Life of Plants (part 1)

Cyanobacterias, endosymbiosis, alga and diatoms

The role of the plants began on planet earth 2 billion years ago, creating a collaboration between the unicellular forms of the time, especially by cyanobacteria (also known as blue-green algae), where mutually beneficial relationships were created between them or with bacteria that allowed the formation of chloroplasts, the organelle that allows the development of photosynthesis, the process by which plants convert the dioxide present in the atmosphere into sugars (which provide energy) through the use of sunlight. Thanks to the development of photosynthesis, these organisms (cyanobacteria) became the main source of the rapid increase in oxygen levels in the atmosphere, today they continue to provide more than half of the earth’s oxygen. The evidence is based in the form of microfossils and stromatolites.

Estromatolites. Photography by Paul Harrison. Taken from Wikimedia Commons:
Lateral section of ancient estromatolites. Taken from Wikimedia Commons:


Cyanobacteria are prokaryotic organisms, which are simple, unicellular organisms, lacking a nucleus to concentrate their genetic material and other structures. The first colonies of microfossil bacteria and the first stromatolites appear during the Archean, 3 billion years ago, and bacterial life on earth dominated for more than 1 billion years.

Marine cyanobacterias. Taken from MundoAcuicola:


There is convincing evidence of shared features suggesting that chloroplasts were a type of free-living cyanobacteria, as is the case with the photosynthetic pigments of cyanobacteria, which are the same as those found in chloroplasts of algae and algae land plants; microstructures found in chloroplasts, which are similar to those found in modern cyanobacteria; Chloroplasts are almost the size of cyanobacteria and also reproduce in the same way. These similarities point to a common ancestry between cyanobacteria and chloroplasts, a link explained in the endosymbiosis theory proposed by Lynn Margulis in the 1960s.

Two billion years ago, the first eukaryotic cells appeared as a result of the endosymbiosis process, composed of internal structures such as chloroplasts or mitochondria.


Simple modern plant-like algae consist of a number of organisms with very different structures, but identical photosynthetic pigments. This is because the various types of algae evolved when a number of different host organisms formed symbiotic unions with the same photosynthetic prokaryotic cells. These mixed origins have caused algae to be extraordinarily diverse, from single-celled diatoms, to marine algae (green, red, and brown), from sea lettuce to Laminaria digitata and giant brown algae, to freshwater algae like Chara. It should be noted that the first red and brown algae appeared 1.2 billion years ago, organisms similar to plants, unicellular or concentrations of similar cells, more complex than cyanobacteria.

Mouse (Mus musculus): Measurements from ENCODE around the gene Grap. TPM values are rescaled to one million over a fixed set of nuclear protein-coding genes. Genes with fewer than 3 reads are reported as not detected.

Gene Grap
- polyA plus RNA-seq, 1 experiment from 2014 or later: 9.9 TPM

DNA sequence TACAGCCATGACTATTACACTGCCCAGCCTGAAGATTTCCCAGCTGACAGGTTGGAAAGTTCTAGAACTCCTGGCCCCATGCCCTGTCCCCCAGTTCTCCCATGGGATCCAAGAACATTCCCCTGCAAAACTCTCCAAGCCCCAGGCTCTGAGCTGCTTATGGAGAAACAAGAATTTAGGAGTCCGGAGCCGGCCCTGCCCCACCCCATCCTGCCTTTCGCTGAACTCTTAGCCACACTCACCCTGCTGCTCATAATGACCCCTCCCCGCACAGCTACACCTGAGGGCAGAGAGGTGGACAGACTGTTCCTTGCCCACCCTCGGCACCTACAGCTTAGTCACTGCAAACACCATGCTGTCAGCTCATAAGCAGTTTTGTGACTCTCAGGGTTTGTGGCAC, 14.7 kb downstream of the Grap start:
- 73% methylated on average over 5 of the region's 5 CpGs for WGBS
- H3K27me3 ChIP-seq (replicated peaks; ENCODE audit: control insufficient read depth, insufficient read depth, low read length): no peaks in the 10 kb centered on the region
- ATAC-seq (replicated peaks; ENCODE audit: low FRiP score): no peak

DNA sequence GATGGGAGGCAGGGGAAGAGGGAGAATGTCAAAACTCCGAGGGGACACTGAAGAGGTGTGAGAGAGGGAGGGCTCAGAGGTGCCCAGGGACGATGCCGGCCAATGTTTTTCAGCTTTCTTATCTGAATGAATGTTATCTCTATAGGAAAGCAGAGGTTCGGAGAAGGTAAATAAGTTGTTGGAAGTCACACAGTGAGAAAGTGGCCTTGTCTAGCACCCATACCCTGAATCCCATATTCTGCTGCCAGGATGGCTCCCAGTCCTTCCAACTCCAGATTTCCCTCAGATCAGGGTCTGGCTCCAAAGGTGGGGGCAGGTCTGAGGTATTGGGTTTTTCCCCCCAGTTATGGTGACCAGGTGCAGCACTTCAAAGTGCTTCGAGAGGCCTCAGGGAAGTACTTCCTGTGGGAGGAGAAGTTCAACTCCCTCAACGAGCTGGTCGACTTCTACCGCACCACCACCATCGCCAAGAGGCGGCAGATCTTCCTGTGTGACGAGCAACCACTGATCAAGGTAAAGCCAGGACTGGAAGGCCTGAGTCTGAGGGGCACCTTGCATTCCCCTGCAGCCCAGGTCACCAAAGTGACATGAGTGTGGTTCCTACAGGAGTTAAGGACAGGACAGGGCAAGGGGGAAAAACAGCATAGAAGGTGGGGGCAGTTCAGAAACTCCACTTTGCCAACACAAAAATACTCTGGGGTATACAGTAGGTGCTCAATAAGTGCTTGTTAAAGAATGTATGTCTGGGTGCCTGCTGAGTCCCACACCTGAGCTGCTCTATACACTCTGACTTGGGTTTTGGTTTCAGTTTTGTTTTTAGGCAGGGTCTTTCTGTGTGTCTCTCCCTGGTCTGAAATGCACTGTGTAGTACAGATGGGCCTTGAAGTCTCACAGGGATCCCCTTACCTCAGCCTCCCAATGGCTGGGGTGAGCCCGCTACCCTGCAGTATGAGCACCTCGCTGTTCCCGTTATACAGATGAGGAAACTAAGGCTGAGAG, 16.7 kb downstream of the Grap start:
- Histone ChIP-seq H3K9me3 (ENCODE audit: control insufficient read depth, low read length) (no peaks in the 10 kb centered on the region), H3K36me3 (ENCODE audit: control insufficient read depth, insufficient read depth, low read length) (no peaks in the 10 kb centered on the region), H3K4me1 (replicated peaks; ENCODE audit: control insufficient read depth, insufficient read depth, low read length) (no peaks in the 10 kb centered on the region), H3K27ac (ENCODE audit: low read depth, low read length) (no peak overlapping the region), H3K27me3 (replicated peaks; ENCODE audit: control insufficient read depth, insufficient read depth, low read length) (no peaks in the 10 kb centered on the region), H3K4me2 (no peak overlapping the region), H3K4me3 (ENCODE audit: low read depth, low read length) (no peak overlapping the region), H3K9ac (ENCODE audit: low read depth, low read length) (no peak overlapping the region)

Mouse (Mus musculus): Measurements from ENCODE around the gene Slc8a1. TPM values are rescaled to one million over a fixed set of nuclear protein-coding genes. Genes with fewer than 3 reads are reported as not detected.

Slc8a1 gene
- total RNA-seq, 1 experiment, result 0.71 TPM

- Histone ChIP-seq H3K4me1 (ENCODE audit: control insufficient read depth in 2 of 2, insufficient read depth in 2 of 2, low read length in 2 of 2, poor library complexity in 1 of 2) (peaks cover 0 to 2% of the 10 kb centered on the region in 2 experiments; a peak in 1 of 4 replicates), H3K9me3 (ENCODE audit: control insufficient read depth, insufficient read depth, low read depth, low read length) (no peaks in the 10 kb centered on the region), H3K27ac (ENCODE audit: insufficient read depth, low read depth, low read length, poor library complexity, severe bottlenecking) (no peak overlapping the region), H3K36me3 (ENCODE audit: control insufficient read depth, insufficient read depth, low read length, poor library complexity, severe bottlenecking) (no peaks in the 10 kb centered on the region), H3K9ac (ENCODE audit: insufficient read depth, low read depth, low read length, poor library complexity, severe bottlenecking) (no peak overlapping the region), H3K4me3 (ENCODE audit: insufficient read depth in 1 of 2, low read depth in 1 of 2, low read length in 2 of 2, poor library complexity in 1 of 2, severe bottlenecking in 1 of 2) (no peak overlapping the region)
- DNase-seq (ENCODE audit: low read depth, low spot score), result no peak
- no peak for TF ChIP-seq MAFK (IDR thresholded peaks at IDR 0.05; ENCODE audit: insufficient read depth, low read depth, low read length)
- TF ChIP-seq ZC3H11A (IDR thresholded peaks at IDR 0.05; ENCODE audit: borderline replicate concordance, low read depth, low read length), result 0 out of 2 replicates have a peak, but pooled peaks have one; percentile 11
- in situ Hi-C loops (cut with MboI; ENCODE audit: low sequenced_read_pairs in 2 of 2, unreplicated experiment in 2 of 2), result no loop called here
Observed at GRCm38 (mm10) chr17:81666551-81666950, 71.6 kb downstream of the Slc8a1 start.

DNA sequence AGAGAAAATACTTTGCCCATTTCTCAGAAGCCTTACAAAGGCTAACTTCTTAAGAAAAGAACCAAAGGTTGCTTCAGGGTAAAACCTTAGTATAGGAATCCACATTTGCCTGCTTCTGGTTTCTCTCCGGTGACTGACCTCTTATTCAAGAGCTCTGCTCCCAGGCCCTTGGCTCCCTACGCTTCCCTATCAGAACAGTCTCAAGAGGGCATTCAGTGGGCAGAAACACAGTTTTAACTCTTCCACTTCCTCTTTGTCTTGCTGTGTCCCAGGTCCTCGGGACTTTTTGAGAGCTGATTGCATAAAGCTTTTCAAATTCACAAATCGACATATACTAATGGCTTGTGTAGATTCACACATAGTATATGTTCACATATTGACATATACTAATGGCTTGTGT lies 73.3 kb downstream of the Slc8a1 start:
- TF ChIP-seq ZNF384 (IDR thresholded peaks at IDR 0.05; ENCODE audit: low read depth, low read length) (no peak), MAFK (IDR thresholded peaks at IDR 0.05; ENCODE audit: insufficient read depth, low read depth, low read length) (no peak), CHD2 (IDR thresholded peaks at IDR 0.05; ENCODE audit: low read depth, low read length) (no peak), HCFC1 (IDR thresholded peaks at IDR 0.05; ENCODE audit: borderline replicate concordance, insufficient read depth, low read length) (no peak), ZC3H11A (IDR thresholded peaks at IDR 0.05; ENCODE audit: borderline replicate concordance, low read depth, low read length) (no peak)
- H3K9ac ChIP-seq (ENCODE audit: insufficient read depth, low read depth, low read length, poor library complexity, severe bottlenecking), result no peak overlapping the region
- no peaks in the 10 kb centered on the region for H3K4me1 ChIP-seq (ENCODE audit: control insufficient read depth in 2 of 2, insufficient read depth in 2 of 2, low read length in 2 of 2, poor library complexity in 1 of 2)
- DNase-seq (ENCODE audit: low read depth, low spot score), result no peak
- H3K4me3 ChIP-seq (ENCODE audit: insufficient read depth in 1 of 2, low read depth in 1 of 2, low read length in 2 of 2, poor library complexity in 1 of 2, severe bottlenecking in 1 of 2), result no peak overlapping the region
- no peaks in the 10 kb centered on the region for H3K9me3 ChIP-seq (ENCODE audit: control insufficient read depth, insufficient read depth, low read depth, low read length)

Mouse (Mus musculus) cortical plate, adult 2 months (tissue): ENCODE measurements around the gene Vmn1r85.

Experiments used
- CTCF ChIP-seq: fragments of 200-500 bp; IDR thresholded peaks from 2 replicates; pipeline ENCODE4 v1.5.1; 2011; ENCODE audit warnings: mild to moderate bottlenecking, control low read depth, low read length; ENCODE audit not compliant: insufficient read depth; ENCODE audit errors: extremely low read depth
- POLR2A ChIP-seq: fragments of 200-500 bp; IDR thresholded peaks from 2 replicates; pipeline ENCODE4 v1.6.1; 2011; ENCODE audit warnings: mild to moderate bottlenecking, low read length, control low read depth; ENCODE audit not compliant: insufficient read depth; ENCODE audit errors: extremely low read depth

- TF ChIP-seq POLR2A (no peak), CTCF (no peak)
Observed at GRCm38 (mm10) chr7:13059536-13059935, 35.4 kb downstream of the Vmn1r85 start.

Sea lettuce. Taken from Wikimedia commons:
Laminaria digitata. Taken from Wikimedia commons:


Diatoms are common freshwater marine algae, they may have been around for billions of years. Living diatoms contain chloroplasts and carry out photosynthesis. They are highly diversified, with 200,000 different species.

Diatoms. Taken from PortalFrutícula:

Considered (normally) as unicellular algae, diatoms are divided into two large groups according to their shape: diatoms of radial symmetry in which their parts radiate from a central point, on the other hand, diatoms of bilateral symmetry in the that the left and right parts are mirror images of each other. The cell walls of diatoms are made of opaline silica through which, through small perforations, they absorb nutrients and excrete waste (each species has a unique configuration of holes). The importance of diatoms is due to the fact that their presence and evolutionary forms are used to determine nutrients, temperatures and other changes in marine and freshwater environments over millions of years.


The information in this story was taken from the work of Parker, S. (2016). “Evolution. The Whole Story”, from pages 56, 57, 58 and 59.



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